Purpose: Patients with cystinuria are often treated with medical alkalization and shock wave lithotripsy, although each treatment is hypothesized to increase the risk of calcium phosphate stones. We performed a multicenter retrospective review to evaluate whether stones of another composition develop in patients with cystinuria and with what frequency. Materials and Methods: We retrospectively reviewed the records of a multi-institutional cohort of patients with cystinuria. We assessed medications, stone analyses, 24-hour urinalyses and types of procedures. We compared patients who formed only cystine stones vs those with noncystine stones. Results: We identified 125 patients from a total of 5 institutions who were followed a mean of 5.2 years (range 0 to 26). Stones with noncystine components were submitted by 37 patients (29.6%). Potassium citrate medication was not associated with a noncystine composition (p = 0.1877). Regarding surgical management 18 patients (13%) underwent at least 1 shock wave lithotripsy session (range 0 to 9) and 79 (63%) underwent percutaneous nephrolithotomy at least once (range 0 to 10). When stratified based on pure cystine vs converted stones, the average total number of shock wave lithotripsy and percutaneous nephrolithotomy procedures was higher in the group with cystine and subsequent noncystine stone compositions (0.94 vs 0.10, p <0.0001, and 1.7 vs 1.5, p = 0.0053, respectively). On logistic regression male gender (OR 3.1, p = 0.0280) and the number of shock wave lithotripsy sessions (OR 3.0, p = 0.0170) were associated with an increased likelihood of the development of stones with a noncystine composition. Conclusions: Stones with noncystine components develop in more than 25% of patients with cystinuria, underscoring the importance of continued stone analysis. In this study prior shock wave lithotripsy was associated with conversion to a noncystine stone composition while urinary alkalization therapy was not associated.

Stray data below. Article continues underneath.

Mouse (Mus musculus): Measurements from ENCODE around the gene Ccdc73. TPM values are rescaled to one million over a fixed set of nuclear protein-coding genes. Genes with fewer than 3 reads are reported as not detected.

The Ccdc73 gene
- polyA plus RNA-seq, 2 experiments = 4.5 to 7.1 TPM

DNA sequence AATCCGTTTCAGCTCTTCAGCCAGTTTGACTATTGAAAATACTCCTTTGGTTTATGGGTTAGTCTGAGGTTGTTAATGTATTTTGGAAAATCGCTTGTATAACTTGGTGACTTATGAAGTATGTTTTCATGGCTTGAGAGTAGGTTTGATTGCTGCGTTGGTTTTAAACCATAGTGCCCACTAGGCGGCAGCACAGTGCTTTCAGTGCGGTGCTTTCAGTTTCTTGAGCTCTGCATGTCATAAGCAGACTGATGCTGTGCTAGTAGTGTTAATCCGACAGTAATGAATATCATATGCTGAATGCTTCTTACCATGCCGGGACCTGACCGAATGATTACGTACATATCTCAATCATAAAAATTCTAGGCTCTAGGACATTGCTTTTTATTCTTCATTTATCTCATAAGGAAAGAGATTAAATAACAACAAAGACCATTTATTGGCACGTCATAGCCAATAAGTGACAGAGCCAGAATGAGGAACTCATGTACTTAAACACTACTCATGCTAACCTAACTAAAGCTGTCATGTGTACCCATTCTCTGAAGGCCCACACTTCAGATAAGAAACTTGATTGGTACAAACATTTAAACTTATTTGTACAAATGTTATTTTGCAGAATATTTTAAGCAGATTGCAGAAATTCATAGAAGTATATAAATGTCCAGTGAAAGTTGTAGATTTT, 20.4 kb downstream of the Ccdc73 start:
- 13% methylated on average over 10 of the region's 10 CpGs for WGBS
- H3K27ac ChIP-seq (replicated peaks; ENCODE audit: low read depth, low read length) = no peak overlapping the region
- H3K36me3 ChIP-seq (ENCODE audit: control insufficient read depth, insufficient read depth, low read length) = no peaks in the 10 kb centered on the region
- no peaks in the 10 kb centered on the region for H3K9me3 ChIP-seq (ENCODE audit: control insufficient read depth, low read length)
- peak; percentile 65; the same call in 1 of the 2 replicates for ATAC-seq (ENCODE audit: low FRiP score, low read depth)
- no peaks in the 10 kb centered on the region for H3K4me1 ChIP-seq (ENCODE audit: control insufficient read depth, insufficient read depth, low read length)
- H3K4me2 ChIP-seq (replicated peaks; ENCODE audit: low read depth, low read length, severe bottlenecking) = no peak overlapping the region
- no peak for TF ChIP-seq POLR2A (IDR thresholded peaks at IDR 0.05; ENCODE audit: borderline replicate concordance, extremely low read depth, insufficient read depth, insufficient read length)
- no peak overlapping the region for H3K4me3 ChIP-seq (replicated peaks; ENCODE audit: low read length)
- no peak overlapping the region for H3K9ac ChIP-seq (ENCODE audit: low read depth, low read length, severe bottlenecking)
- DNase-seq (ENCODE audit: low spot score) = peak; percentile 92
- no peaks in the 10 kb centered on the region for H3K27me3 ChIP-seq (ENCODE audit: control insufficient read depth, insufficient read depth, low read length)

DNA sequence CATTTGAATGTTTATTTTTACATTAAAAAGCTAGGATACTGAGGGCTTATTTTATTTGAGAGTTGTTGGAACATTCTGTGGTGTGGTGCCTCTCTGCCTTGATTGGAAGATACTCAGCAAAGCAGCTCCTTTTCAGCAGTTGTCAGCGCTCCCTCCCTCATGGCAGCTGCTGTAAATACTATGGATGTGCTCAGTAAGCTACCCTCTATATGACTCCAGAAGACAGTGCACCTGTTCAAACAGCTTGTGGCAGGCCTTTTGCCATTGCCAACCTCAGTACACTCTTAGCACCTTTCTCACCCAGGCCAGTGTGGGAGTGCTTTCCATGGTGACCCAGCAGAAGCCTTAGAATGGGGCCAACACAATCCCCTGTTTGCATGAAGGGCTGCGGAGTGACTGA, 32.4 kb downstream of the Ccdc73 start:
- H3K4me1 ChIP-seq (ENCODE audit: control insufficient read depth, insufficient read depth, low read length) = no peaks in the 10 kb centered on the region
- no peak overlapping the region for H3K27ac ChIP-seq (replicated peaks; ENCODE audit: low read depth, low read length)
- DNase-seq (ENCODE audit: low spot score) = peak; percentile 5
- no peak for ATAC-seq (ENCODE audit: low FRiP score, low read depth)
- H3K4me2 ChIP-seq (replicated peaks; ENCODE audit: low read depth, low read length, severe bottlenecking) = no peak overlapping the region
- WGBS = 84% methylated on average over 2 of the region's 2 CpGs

- kidney calculi
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